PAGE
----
Mozilla steps in it.

Firefox has been a browser that I use going back to the time it replaced Netscape.

Netscape stock traded from 1995 until 1999 when it was acquired by AOL in a pooling-of-interests transaction ultimately worth US$10 billion. Shortly before its acquisition by AOL, Netscape released the source code for its browser and created the Mozilla Organization to coordinate future development of its product. The Mozilla Organization rewrote the entire browser’s source code based on the Gecko rendering engine; all future Netscape releases were based on this rewritten code. The Gecko engine would later be used to power the Mozilla Foundation’s Firefox browser.

The Netscape browser was the original interface for the World Wide Web. It all began with Mosaic, which was a project of Marc Anfdreessen when he was a grad student at the U of Illinois.

“In the Web’s first generation, Tim Berners-Lee (of CERN) launched the Uniform Resource Locator (URL), Hypertext Transfer Protocol (HTTP), and HTML standards with prototype Unix-based servers and browsers. A few people noticed that the Web might be better than Gopher.

In the second generation, Marc Andreessen and Eric Bina developed NCSA Mosaic at the University of Illinois. Several million then suddenly noticed that the Web might be better than sex.

In the third generation, Andreessen and Bina left NCSA to found Netscape…”

It was originally founded under the name Mosaic Communications Corporation on April 4, 1994, the brainchild of Jim Clark who had recruited Marc Andreessen as co-founder and Kleiner Perkins Caufield & Byers as investors. Clark recruited other early team members from SGI and NCSA Mosaic, including Rosanne Siino who became Vice President of Communications. Jim Barksdale came on board as CEO in January 1995.

The name change was a result of action by the University.

The University of Illinois was unhappy with the company’s use of the Mosaic name, so Mosaic Communications changed its name to Netscape Communications, and its flagship Web browser was the Netscape Navigator.

Then came Microsoft which saw Netscape as a threat, which it was.

Microsoft released version 1.0 of Internet Explorer as a part of the Windows 95 Plus Pack add-on. According to former Spyglass developer Eric Sink, Internet Explorer was based not on NCSA Mosaic as commonly believed, but on a version of Mosaic developed at Spyglass (which itself was based upon NCSA Mosaic). Microsoft quickly released several successive versions of Internet Explorer, bundling them with Windows, never charging for them, financing their development and marketing with revenues from other areas of the company. This period of time became known as the browser wars

The free browser from Microsoft was able to win “the browser wars” even though it was an inferior product.

Andreessen has become a famous investor and “angel” of Silicone Valley startups. He has also been involved in a bit of politics.

Andreessen endorsed Democratic candidate Barack Obama during the 2008 presidential elections. In 2012, however, Andreessen switched his allegiance to the Republican candidate Mitt Romney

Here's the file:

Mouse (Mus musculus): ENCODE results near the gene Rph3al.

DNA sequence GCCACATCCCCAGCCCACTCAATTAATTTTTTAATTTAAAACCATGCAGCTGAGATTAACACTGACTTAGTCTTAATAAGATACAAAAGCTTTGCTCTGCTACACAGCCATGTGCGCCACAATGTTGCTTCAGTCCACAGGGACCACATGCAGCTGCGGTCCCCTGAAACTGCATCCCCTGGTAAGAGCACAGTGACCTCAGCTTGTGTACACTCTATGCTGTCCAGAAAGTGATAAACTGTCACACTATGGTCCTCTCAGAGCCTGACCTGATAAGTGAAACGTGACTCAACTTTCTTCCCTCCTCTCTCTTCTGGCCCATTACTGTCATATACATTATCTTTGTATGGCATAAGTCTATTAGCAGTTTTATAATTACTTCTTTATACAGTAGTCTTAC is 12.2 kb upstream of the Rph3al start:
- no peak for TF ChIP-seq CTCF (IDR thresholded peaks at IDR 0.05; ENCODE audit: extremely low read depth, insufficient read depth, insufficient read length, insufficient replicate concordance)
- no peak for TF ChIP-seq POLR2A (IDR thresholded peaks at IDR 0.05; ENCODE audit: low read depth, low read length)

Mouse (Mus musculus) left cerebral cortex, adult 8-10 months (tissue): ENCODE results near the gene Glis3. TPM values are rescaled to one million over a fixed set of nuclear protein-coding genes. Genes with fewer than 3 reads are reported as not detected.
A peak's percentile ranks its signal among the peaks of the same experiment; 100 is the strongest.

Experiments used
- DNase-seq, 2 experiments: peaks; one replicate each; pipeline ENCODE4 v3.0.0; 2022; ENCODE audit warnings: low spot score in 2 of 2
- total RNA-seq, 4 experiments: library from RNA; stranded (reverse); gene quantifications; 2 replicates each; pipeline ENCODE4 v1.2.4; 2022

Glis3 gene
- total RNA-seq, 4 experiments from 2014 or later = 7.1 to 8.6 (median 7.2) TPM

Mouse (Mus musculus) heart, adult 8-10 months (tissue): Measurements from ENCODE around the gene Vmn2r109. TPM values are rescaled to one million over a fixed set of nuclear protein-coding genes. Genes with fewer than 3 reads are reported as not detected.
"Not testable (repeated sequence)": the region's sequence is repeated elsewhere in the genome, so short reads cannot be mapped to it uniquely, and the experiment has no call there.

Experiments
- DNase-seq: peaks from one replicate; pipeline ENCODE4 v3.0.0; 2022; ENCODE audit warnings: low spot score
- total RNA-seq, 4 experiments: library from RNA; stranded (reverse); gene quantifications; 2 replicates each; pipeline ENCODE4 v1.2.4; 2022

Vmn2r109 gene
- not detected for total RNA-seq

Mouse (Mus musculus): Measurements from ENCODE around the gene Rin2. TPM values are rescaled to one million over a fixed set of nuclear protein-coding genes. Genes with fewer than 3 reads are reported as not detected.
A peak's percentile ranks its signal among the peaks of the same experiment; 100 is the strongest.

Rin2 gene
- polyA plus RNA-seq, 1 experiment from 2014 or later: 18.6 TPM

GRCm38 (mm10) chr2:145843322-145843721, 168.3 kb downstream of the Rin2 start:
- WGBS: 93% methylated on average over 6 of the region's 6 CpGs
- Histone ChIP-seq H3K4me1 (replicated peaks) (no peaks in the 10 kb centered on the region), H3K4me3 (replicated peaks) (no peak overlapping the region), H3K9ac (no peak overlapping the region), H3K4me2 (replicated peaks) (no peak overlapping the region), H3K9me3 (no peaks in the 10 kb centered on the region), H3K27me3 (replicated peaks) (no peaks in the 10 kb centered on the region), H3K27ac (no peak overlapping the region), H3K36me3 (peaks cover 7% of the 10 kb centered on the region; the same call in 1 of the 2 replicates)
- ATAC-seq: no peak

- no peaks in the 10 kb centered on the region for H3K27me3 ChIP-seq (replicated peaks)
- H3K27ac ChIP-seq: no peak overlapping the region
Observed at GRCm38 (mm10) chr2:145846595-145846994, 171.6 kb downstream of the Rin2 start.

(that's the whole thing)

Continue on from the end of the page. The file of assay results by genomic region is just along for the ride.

Now, we come to Javascript.

JavaScript (JS) is a dynamic computer programming language. It is most commonly used as part of web browsers, whose implementations allow client-side scripts to interact with the user, control the browser, communicate asynchronously, and alter the document content that is displayed. It is also being used in server-side programming, game development and the creation of desktop and mobile applications.

In other words, it is a big deal. Where did it come from ? It’s not Java, another language used by Sun Microsystems.

JavaScript is a prototype-based scripting language with dynamic typing and has first-class functions. Its syntax was influenced by C. JavaScript copies many names and naming conventions from Java, but the two languages are otherwise unrelated and have very different semantics.

How did it begin ?

JavaScript was originally developed by Brendan Eich. While battling with Microsoft over the Web, Netscape considered their client-server offering a distributed OS, running a portable version of Sun Microsystems’ Java. Because Java was a competitor of C++ and aimed at professional programmers, Netscape also wanted a lightweight interpreted language that would complement Java by appealing to nonprofessional programmers, like Microsoft’s Visual Basic.

Although it was developed under the name Mocha, the language was officially called LiveScript when it first shipped in beta releases of Netscape Navigator 2.0 in September 1995, but it was renamed JavaScript when it was deployed in the Netscape browser version 2.0B3.

So Brendan Eich was there at the beginning of Javascript and Netscape. I remember the time. I was at Dartmouth in 1994-95 and was using the old text searching tools, Archie, the first search engine, and Veronica , both named after cartoon characters.

The archie service began as a project for students and volunteer staff at the McGill University School of Computer Science in 1987, when Deutsch, Emtage, and Heelan were asked to connect the School of Computer Science to the Internet. The earliest versions of archie, written by Alan Emtage, simply contacted a list of FTP archives on a regular basis (contacting each roughly once a month, so as not to waste too much resources of the remote servers) and requested a listing. These listings were stored in local files to be searched using the Unix grep command.